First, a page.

Miss Melanie Johnson: A working group of the Joint Committee on Vaccination and Immunisation (JCVI) is currently reviewing the United Kingdom's hepatitis B immunisation programme. The group is planning to meet later this year and will report to JCVI early next year.

Home Births

Mrs. Helen Clark: To ask the Secretary of State for Health (1) what estimate he has made of the effect on (a) numbers of beds available and (b) other resources of women having home births; [187556]

(2) what assessment he has made of the relative costs of an uncomplicated natural delivery at home and an uncomplicated natural delivery in hospital; and what assessment has been made in respect of individual hospitals. [187557]

Dr. Ladyman: The proportion of deliveries that takes place at home has been around 2 per cent. since 1995, having risen from less than 1 per cent. in the late 1980s. This is so small that it will have little effect on the availability of hospital maternity beds. The resource implications of women having home births will vary and are a matter for local national health service bodies.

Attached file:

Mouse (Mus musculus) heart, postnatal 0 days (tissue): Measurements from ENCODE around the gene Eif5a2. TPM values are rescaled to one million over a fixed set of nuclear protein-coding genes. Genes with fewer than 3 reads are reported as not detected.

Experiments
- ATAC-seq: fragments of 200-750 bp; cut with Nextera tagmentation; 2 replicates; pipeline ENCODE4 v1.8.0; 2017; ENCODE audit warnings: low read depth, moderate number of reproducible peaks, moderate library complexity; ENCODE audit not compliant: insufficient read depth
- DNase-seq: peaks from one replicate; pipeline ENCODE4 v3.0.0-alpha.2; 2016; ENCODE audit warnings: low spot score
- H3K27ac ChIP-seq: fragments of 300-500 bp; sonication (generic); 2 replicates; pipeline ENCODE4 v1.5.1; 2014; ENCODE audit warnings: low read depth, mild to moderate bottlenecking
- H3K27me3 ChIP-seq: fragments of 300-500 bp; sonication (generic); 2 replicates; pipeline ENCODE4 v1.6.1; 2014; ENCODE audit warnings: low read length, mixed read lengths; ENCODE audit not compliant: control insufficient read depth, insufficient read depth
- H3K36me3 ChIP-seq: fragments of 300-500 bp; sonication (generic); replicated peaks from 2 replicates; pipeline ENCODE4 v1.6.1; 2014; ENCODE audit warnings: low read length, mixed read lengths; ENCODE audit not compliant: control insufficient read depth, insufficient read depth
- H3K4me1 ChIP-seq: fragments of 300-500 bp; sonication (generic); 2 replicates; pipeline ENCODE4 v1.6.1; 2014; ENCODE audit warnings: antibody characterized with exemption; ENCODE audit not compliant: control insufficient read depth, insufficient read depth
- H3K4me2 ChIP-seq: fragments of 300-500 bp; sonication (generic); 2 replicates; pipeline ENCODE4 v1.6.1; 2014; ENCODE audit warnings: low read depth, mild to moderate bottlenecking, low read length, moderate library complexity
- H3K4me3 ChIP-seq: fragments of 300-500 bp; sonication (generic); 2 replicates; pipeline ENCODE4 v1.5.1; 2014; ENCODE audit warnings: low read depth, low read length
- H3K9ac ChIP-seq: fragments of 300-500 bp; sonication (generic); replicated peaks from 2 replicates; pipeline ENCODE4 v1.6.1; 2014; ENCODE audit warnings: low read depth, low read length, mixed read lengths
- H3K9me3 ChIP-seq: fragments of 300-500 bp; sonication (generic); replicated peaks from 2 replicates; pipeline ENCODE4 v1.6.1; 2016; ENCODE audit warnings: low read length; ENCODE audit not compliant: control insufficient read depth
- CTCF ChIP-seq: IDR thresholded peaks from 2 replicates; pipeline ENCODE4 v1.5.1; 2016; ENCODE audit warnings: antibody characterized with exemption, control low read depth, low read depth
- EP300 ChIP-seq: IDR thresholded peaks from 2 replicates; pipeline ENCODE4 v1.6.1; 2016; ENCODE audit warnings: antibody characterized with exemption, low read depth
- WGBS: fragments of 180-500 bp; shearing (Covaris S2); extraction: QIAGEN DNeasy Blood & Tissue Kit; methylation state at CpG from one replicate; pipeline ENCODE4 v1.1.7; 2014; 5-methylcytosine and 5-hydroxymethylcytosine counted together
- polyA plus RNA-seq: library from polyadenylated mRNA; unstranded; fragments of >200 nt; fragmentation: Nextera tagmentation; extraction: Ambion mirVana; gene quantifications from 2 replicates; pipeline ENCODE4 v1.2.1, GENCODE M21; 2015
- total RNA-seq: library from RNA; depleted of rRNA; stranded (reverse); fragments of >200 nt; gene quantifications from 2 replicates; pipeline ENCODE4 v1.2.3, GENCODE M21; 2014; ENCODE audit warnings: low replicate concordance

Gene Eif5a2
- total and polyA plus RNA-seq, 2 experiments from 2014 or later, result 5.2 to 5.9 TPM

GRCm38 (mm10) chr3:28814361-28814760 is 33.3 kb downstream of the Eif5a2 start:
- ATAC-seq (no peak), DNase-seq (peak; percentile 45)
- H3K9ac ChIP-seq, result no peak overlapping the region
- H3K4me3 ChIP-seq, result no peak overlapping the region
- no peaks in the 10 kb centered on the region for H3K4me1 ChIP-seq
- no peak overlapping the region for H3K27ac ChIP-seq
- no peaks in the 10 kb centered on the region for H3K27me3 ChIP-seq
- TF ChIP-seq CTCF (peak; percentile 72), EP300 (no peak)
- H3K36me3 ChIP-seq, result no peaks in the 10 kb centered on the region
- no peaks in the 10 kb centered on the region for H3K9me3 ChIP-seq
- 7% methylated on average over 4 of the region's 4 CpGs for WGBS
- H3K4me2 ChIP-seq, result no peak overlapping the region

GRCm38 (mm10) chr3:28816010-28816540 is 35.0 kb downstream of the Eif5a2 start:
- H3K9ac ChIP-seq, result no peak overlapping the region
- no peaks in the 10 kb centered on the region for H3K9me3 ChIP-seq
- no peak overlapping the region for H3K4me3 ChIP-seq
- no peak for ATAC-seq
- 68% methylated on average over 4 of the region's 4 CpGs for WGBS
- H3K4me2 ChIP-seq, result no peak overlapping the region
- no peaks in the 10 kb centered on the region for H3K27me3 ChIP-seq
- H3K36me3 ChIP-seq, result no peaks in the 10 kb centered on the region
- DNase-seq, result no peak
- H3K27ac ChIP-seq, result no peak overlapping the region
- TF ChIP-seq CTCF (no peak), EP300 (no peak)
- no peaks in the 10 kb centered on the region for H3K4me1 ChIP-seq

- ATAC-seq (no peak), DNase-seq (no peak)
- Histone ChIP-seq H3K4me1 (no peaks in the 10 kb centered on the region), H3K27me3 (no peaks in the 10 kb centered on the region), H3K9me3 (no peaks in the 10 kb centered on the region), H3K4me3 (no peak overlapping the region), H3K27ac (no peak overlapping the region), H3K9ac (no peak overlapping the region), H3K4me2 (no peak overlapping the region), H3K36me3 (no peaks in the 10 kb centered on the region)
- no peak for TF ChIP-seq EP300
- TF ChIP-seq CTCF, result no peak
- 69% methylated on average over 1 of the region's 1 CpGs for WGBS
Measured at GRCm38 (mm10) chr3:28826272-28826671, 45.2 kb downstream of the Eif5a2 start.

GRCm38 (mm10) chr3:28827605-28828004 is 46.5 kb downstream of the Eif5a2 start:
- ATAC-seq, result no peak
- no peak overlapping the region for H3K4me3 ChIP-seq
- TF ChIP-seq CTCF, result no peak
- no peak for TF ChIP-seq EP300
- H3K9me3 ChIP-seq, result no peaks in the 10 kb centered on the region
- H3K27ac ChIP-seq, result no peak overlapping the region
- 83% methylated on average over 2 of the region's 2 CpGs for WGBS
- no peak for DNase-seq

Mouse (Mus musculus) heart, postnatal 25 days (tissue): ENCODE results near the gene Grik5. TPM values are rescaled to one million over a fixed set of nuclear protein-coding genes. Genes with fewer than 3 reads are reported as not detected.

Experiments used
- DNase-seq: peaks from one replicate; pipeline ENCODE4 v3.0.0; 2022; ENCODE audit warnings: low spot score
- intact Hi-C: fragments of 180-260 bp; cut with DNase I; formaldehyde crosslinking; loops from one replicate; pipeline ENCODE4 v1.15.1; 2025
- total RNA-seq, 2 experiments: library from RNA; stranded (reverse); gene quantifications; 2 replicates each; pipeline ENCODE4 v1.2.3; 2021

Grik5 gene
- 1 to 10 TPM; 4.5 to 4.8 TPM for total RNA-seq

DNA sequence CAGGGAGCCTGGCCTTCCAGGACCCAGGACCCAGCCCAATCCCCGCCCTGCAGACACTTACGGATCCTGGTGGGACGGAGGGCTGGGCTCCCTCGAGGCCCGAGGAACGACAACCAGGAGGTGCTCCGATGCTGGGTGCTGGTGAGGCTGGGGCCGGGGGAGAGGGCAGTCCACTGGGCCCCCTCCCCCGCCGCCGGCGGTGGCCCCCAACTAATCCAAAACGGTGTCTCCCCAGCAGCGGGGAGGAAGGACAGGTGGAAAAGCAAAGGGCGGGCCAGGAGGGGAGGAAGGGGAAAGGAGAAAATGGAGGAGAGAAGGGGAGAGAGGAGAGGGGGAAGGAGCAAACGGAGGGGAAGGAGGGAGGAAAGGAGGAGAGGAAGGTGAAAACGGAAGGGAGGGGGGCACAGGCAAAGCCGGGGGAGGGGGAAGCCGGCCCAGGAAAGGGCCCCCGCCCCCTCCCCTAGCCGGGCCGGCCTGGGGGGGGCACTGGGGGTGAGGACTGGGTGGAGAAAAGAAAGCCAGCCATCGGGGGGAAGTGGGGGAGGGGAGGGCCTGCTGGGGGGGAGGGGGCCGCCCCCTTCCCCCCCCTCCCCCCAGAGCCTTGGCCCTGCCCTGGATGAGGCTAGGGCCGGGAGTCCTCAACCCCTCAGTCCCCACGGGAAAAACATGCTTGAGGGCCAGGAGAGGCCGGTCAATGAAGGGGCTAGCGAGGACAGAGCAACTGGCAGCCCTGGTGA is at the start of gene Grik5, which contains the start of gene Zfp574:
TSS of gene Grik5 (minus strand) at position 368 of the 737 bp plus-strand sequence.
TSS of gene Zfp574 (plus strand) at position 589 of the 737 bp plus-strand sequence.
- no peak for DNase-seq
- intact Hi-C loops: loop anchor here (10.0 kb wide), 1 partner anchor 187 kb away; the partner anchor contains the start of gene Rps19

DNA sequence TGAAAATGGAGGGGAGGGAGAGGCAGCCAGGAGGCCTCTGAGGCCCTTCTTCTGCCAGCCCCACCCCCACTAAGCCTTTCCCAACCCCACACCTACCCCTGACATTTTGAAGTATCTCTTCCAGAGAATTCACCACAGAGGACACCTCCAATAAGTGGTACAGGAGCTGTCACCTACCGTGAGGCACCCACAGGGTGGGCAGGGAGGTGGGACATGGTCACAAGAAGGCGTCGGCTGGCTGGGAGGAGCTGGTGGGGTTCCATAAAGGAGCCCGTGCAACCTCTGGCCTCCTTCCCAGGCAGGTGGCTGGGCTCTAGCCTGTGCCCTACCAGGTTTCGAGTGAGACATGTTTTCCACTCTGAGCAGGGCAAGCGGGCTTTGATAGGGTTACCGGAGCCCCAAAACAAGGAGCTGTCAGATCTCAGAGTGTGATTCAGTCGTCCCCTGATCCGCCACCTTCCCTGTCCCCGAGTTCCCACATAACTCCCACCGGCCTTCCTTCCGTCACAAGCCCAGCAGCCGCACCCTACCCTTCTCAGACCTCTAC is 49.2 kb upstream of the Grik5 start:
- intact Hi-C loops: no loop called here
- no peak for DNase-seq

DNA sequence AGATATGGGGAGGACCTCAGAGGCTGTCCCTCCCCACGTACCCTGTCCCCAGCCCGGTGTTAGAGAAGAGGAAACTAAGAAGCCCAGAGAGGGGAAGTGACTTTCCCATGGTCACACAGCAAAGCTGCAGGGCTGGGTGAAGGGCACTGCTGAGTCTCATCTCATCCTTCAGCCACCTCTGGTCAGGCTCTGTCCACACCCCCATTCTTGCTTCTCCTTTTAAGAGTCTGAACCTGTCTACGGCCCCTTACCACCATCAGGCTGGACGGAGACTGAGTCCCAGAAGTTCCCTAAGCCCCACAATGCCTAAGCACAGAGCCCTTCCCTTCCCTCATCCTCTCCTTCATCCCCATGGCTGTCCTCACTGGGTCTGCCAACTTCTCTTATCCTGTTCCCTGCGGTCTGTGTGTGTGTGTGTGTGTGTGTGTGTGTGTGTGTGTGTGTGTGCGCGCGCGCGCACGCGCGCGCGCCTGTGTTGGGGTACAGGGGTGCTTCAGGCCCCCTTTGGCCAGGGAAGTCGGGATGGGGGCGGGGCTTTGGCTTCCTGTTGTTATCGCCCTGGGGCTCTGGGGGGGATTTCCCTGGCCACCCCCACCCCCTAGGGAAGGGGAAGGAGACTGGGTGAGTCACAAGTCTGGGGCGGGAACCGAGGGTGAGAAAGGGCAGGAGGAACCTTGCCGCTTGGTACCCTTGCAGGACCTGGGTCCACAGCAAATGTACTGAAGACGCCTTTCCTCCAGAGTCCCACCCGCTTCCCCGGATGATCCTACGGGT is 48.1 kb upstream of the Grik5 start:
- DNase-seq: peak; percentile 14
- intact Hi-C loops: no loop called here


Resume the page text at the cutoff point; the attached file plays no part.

We have not made any assessment of the costs of deliveries in respect of any individual hospital. The average overall cost of a hospital and home birth normal delivery without complications or co-morbidities is shown in the table.
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Type of deliveryNumber(4)Average cost (£)
Non-elective in-patient (hospital births)314,683817
Day case (hospital births)1,071386
Community midwifery services
(home births)

(4) Data source: reference costs 2003 data (relating to financial year 2002–03), as published in appendix SRC1 of the "Payment by Results Core Tools 2004" document (Department of Health).